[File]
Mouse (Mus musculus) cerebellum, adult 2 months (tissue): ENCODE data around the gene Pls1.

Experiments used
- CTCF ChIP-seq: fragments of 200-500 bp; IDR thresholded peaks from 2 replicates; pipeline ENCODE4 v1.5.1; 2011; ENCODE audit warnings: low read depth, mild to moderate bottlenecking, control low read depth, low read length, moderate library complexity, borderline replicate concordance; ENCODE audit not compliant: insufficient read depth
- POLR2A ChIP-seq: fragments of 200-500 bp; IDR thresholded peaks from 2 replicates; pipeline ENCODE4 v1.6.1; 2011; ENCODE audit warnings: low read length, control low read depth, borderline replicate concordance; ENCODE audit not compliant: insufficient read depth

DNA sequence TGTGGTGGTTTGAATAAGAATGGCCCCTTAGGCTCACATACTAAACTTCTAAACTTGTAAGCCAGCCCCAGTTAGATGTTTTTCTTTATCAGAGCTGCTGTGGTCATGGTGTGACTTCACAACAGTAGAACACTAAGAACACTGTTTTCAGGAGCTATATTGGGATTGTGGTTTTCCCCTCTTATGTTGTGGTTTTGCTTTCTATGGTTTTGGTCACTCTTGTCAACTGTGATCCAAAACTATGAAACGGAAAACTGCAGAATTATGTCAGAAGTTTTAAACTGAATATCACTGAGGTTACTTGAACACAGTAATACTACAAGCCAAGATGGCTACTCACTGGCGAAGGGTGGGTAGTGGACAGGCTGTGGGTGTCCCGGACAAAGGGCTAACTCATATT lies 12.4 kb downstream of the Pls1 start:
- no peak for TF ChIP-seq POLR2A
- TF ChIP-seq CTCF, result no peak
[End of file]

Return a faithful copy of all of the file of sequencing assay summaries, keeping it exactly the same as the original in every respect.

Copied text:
Mouse (Mus musculus) cerebellum, adult 2 months (tissue): ENCODE data around the gene Pls1.

Experiments used
- CTCF ChIP-seq: fragments of 200-500 bp; IDR thresholded peaks from 2 replicates; pipeline ENCODE4 v1.5.1; 2011; ENCODE audit warnings: low read depth, mild to moderate bottlenecking, control low read depth, low read length, moderate library complexity, borderline replicate concordance; ENCODE audit not compliant: insufficient read depth
- POLR2A ChIP-seq: fragments of 200-500 bp; IDR thresholded peaks from 2 replicates; pipeline ENCODE4 v1.6.1; 2011; ENCODE audit warnings: low read length, control low read depth, borderline replicate concordance; ENCODE audit not compliant: insufficient read depth

DNA sequence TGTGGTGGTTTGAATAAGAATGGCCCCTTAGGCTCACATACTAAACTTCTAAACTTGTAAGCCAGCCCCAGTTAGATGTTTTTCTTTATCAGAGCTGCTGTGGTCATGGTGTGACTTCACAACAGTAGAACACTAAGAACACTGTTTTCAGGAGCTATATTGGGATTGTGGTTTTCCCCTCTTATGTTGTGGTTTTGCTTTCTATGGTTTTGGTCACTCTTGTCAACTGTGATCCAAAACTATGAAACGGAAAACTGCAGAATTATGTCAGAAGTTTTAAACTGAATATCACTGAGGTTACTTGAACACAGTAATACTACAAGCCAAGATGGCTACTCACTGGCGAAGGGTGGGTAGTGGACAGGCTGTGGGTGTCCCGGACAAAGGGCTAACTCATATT lies 12.4 kb downstream of the Pls1 start:
- no peak for TF ChIP-seq POLR2A
- TF ChIP-seq CTCF, result no peak